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Evolution of diversity in large herbivores

Major factors controlling diversity in Cenozoic terrestrial herbivores

The Spanish evolutionary biologist Fernando Blanco investigates at the Museum für Naturkunde Berlin the three major groups of large herbivores: artiodactyls such as camels and antelopes, perissodactyls such as horses and rhinos, and proboscideans (elephans and relatives). He tries to find the major factors that affected the diversity of this groups through the Cenozoic.

Limits of diversity

"We are investigating whether species formation in these three groups of large herbivorous mammals has reached ecological limits in the past 66 million years," says Blanco. It is conceivable that ecosystems will reach an upper limit of species diversity where species formation and extinction will balance each other out. Extinction could be due to competition, but also to factors such as declining habitat, productivity or climate change.

Blanco's dissertation brings together and evaluates data from around 2000 extinct and extant species from two palaeobiological databases: the "Paleobiology Database" and the "NOW fossil mammal database".

With the help of the open source statistical software "PyRate", developed in the Python environment,  Blanco is able to estimate rates of species development and extinction. These are then compared with climate data and functional trait diversity in these groups. In this way, it is possible to characterise the influences that affected evolution of large herbivores diversity.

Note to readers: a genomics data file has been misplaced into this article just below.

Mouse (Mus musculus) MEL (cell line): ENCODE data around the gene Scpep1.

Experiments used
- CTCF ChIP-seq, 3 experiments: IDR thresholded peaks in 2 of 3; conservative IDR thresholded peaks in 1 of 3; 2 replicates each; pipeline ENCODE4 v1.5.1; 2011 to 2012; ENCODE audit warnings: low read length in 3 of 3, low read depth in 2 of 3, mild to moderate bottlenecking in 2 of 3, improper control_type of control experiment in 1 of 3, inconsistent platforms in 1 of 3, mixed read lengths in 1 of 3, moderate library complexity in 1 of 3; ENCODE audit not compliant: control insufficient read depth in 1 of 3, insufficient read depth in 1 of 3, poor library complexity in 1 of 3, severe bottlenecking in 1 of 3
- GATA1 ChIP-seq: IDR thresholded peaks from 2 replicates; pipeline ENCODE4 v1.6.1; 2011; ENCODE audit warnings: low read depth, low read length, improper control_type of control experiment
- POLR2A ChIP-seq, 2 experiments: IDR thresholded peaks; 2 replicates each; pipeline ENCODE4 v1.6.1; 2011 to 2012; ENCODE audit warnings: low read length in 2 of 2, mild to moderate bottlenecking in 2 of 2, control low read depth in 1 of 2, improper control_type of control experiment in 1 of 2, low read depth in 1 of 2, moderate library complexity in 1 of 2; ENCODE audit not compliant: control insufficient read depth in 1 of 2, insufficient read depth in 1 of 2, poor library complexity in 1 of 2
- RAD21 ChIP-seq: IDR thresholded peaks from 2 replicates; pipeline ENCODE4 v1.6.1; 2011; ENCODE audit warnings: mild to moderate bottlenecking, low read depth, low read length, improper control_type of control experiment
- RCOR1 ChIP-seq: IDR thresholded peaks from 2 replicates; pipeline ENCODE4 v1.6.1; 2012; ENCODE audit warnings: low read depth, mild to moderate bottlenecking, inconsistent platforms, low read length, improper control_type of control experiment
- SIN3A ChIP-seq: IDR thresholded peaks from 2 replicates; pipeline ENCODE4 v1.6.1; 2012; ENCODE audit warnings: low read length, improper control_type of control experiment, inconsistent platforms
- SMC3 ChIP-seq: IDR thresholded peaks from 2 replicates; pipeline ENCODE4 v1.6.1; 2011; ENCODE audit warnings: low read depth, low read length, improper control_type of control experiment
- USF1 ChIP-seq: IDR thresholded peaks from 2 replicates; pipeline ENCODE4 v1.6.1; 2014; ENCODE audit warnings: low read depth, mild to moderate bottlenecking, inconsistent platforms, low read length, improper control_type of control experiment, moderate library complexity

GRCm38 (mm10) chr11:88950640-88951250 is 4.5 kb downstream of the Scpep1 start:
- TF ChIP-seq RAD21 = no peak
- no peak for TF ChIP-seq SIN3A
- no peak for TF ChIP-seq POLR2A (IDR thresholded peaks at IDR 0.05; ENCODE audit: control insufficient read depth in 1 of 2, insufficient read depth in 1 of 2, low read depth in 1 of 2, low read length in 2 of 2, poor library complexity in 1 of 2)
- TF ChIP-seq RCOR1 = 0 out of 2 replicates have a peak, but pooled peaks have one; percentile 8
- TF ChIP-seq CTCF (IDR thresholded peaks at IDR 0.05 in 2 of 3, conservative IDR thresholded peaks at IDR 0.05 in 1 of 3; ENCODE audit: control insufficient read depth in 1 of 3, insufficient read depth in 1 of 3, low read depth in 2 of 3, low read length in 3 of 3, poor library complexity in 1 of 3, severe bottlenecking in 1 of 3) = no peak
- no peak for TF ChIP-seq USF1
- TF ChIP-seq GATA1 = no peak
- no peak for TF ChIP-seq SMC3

Evolutionary innovations

The study also examines whether phenotypical innovations in these groups have contributed to overcoming the ecological boundaries of their habitats. The databases contain measurements from thousands of specimens from sites around the world. Characteristics such as body size or diet and tooth measurements provide valuable information about functional diversity of these groups. And they are the basis for modern analytical approaches.

The representation of functional traits values from all animal species studied span what biologists call "morphospace": a multidimensional space that encompasses all functional diversity of these animals. "We are examining whether extensions of morphospace are accompanied by increased speciation or vice versa," says Blanco. This is based on the assumption that a wider range of characteristic expressions in the morphospace also leaves room for more species. Conversely, a narrowly limited morphospace should be associated with lower speciation rates or even increased extinction.


  • Universidad Complutense de Madrid
  • Universidad de Alcalá de Henares
  • Universität Helsinki
  • University of Kansas
  • Arizona State University
  • Universität Göteborg


01.04.2017 – 31.03.2020


German Research Foundation - DFG